Experimental Design

This study used a randomized, double-blind, placebo-controlled crossover design where each participant acted as his own control. Participants performed a familiarization session with a preexperimental 1RM test, followed by two experimental sessions. There was a one-week interval between the sessions to allow complete recovery and substance wash-out. The blinding and randomization of the sessions was conducted by a member of the research team who was not directly involved in data collection. The two experimental sessions were identical, and they only differed in the substance ingested before exercise: participants either ingested a placebo (PLAC) or 6 mg/kg/b.m. of caffeine (CAF-6). After resting for 60 min for substance absorption, participants performed 5 sets of 5 repetitions of the bench press exercise with a load equivalent to 70%1RM, as measured in the pre-experimental trial. There was a 4-min rest interval between sets to allow for recovery. Participants were encouraged to execute each repetition at the highest velocity during concentric and eccentric phase. The trials were performed at the Strength and Power Laboratory at the Academy of Physical Education in Katowice (Poland), at the same time of the day and in a laboratory room with controlled ambient temperature (~21ºC). Both, caffeine and the placebo, were administered orally 60 min before the onset of the exercise protocol to allow peak blood caffeine concentration and at least 2 hours after their last meal to avoid the influence of feeding on absorption rates. Caffeine was provided in the form of commercially available capsules (Caffeine Kick®, Olimp Laboratories, Dębica, Poland). The manufacturer of the caffeine capsules also prepared identical PLAC capsules filled with an inert substance (allpurpose flour). Participants refrained from physical activity the day before testing and they kept their habitual training routines during the study period. Participants were also asked to refrain from caffeine intake 12 hours before each trial. In addition, participants were instructed to maintain their usual hydration and dietary habits during the study period and register their calorie intake using “MyfitnessPal” software (Teixeira et al., 2018) every 24 hours before the testing procedure. The average calorie intake was ~3000 kcal/day and it was similar before the two experimental trials.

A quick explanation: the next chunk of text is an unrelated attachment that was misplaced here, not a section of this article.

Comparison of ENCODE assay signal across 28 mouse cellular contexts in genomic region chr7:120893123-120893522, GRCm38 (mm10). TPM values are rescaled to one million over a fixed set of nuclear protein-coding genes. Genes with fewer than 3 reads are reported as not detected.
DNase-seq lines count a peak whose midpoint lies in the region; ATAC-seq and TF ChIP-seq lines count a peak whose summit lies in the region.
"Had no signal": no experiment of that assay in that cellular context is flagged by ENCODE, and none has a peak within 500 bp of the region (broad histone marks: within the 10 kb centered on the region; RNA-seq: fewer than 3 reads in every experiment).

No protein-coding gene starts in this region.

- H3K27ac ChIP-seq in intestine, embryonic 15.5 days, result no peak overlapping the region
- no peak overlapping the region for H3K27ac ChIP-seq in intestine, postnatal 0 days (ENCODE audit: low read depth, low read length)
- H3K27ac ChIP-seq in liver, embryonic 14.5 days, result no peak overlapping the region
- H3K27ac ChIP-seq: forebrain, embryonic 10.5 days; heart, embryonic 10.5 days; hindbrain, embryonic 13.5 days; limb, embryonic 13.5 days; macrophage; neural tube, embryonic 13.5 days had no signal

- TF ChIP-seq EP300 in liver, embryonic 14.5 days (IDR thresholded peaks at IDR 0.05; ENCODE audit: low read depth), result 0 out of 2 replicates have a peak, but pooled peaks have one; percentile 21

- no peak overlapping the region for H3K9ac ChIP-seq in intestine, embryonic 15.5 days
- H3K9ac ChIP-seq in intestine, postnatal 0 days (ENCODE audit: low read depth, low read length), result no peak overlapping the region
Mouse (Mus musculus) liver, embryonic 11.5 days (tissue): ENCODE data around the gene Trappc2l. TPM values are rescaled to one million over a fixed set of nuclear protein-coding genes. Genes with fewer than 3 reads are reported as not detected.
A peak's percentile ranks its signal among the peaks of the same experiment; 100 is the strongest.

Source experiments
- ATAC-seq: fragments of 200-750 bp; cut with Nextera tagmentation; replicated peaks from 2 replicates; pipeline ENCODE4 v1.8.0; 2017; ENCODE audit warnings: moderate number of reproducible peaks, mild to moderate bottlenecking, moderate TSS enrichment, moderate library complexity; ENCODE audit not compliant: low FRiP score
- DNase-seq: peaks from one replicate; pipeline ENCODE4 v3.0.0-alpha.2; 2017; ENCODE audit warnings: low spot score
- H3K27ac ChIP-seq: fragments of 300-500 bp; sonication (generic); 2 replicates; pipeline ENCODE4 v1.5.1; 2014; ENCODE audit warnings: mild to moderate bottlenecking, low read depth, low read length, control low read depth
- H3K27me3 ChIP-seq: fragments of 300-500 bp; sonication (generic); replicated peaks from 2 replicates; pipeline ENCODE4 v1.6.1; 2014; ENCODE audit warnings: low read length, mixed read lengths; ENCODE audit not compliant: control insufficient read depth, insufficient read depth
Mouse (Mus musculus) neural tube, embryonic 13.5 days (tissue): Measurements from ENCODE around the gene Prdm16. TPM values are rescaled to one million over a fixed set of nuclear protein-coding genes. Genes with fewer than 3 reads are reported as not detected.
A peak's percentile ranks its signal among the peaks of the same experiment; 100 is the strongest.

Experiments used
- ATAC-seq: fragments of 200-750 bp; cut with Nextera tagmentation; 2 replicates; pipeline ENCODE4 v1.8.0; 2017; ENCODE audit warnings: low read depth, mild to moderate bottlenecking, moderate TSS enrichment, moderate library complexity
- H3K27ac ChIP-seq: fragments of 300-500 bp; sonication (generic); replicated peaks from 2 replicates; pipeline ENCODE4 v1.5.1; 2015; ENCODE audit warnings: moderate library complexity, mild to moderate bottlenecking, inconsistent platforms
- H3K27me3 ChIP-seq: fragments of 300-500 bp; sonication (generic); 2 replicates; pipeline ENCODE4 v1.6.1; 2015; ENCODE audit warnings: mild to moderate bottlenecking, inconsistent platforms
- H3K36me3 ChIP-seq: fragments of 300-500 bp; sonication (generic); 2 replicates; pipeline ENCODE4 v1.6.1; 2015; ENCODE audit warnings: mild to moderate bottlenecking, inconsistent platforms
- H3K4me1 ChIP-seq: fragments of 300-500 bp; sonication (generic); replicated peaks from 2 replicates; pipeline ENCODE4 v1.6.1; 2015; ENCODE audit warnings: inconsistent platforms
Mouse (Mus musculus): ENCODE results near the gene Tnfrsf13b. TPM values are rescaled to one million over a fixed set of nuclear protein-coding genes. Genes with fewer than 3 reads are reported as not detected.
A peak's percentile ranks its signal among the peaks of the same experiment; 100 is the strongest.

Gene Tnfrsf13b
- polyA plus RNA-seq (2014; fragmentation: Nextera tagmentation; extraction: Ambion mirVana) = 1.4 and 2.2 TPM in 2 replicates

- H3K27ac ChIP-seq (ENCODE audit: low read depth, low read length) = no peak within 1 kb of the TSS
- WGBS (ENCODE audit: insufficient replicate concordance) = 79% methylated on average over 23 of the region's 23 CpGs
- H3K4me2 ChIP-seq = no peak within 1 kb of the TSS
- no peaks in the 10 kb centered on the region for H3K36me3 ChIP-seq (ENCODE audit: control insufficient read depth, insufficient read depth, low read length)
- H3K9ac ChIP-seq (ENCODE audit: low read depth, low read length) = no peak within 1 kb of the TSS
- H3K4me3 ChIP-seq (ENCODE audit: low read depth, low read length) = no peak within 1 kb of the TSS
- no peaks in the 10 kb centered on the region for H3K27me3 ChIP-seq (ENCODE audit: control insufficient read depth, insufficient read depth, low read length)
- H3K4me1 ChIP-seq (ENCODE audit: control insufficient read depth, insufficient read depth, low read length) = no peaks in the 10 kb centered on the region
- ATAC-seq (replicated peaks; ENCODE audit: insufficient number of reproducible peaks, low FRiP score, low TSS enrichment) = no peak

One Repetition Maximum Test and Familiarization Session

During the pre-experimental day, the participants underwent a 1RM test followed by familiarization with the study protocol. On this day, participants arrived at the laboratory at the same time of the day as in the upcoming experimental sessions (in the morning, between 9:00 and 11:00). Upon arrival, they cycled on an ergometer for 5 minutes at an exercise intensity that induced a heart rate of~130 bpm, followed by a general upper-body warm-up. Then, participants performed 15, 10, 5, 3 bench press repetitions using 20, 40, 60 and 80% of their estimated 1RM, respectively. There was a 3-min rest interval between sets. Once the warm-up was completed, participants executed single repetitions of the bench press exercise with a 5-min rest interval between successful trials. The load for each subsequent attempt was increased by 2.5 to 5 kg, and the process was repeated until failure. The load was calculated to produce 1RM within a maximum of five attempts. The 1RM was identified as the last successful lift with a correct technique and this value was used to standardize the load in subsequent experimental trials. Hand placement on the barbell was individually selected with a grip width on the barbell of 150% individual bi-acromial distance. After completing the 1RM test, participants performed the familiarization session. The familiarization session consisted of 5 sets of 5 repetitions with 50% of the 1RM, as previously measured. The load used in the familiarization was lower than in the experimental trials to allow participants to learn how to execute repetitions at high velocity with a proper technique. A 4-min rest interval between sets was adopted. All sets were performed with a maximal movement tempo (Wilk et al., 2020c; 2020d).